This brings us to the final bit of background we need to understand the Parable of the Tenants.  Matthew reports this parable in the final week of Jesus’ life.  Palm Sunday and the cleansing of the Temple have already taken place.  Within days the religious leaders of Israel will condemn Jesus to death.

In the parable of the two sons which we heard last week, Jesus gave the religious leaders a final opportunity to follow him.  They refused the offer.  Jesus knows what must happen now.  He has nothing to lose and tells it straight to the religious leaders.  They have been lousy tenants of God’s people.  They have not produced a harvest.  Since no landlord would ever hand over the vineyard to tenants who have killed his son, the vineyard will be given to new tenants.  Tenants who will care for it and produce a harvest; namely those who  have followed Jesus: including the prostitutes, the tax collectors and the outcasts.

And there is more.  Jesus knows what must follow, including the resurrection.  Not only will the people most rejected by the Jewish religious leaders inherit the vineyard.  Their crucified leader, will be exalted; the cornerstone of the whole enterprise.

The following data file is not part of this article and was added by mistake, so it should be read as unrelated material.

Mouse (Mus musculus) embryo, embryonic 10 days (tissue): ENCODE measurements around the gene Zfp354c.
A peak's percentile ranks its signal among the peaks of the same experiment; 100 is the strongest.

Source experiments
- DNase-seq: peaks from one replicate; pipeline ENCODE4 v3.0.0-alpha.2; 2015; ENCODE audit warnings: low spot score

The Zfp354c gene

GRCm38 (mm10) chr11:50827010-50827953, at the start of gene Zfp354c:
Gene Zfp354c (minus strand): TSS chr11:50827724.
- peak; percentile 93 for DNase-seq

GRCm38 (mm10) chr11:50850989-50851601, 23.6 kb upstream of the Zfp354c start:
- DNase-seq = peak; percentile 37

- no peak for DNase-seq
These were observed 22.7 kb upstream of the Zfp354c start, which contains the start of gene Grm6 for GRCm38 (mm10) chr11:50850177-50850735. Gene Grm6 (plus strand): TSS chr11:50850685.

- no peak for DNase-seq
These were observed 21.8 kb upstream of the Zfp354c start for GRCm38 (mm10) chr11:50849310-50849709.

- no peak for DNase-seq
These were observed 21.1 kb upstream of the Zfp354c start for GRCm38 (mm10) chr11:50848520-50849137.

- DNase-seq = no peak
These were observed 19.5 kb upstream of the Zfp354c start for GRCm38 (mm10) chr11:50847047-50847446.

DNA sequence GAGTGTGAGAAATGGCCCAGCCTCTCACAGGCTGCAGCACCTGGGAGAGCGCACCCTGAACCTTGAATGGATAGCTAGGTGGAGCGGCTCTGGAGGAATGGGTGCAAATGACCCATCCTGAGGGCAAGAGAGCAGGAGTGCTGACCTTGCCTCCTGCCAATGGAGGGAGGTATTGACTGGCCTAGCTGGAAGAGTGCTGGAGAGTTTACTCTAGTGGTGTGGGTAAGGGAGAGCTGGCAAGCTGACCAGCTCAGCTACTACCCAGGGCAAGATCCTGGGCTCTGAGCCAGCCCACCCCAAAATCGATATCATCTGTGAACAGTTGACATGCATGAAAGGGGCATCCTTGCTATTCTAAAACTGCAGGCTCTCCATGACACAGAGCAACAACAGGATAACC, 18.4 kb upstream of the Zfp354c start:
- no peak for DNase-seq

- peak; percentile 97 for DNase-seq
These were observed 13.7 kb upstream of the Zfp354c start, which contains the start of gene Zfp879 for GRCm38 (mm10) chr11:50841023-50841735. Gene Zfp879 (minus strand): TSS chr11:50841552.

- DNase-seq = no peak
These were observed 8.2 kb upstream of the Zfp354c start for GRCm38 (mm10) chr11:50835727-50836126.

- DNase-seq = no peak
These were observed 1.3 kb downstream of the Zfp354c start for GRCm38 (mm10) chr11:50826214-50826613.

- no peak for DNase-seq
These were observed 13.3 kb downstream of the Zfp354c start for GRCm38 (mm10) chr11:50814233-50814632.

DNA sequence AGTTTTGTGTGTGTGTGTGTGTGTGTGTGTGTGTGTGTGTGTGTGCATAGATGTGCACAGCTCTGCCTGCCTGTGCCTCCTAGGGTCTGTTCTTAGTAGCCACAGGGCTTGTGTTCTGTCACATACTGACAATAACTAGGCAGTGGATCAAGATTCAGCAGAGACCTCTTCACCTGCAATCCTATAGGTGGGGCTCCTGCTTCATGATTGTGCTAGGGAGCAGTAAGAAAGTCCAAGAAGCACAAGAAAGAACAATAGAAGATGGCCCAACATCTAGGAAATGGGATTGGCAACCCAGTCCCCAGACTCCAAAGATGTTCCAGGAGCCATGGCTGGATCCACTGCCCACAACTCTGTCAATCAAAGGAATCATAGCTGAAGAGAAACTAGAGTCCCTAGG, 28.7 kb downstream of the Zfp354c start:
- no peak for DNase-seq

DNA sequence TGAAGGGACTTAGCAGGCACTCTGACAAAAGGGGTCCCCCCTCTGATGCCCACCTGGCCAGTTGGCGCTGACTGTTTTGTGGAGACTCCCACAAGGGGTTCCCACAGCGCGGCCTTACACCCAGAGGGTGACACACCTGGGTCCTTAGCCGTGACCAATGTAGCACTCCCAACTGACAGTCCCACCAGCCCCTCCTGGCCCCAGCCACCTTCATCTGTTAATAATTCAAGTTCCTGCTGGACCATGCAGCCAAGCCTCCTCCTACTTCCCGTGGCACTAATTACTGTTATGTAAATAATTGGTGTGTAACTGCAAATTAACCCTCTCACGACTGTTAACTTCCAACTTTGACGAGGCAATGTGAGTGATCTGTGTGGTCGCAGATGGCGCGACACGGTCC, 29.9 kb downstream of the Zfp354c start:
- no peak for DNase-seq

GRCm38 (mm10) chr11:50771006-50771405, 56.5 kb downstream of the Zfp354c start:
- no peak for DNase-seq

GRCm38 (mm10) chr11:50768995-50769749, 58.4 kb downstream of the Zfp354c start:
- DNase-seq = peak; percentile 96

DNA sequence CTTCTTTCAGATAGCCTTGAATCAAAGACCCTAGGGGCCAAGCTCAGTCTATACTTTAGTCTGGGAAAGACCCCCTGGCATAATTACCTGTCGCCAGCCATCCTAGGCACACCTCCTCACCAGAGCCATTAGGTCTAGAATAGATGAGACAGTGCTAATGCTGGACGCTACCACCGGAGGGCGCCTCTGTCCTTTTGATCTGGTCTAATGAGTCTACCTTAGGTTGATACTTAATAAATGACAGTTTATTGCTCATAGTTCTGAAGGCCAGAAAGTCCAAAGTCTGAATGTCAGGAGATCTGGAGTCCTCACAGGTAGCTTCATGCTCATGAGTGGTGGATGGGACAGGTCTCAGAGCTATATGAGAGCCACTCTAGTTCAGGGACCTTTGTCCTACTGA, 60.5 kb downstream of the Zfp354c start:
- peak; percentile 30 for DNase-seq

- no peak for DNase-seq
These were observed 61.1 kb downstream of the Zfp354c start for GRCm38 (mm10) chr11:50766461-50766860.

Knowing the context and understanding the Parable of the Tenants as allegory, we now understand the reaction of the chief priests and the elders.  

We could leave it there.  Perhaps Matthew included this parable in his Gospel to help us appreciate the gathering darkness which will climax in Jesus’ crucifixion.  If so, it merely reassures us that we are among the new tenants who will produce a bountiful harvest from the vineyard....

If it was that simple, todays sermon would be easy to write and deliver.  But such a simple conclusion is inadequate.  The group of parables at the end of Matthew’s Gospel remain as challenging to us as they were to the people who first heard them.

Just imagine... What if we hear this parable as if Jesus was telling it to us?  What harvest is there for the landlord to collect?  What kind of harvest can we offer the Landlord?  What excuses do we have for a poor harvest?  How does this sound?

“We can’t agree about the best method of harvest, so we can’t possibly work together till we’ve worked that out.”  In other words we can’t agree with other Christians, so we can’t work together till we sort that out.

“I’m afraid you will have to wait for the next 20 years until we’ve sold enough grapes to pay for the maintenance of the watchtower.  After that you can have your produce.”  Roughly translated: “When we’ve got the church building sorted out, then we’ll think about mission...”

Or how about “We’re terribly sorry.  We couldn’t get anyone to help with the harvest, so the grapes have rotted on the vine.  Could you send us a few more helpers?”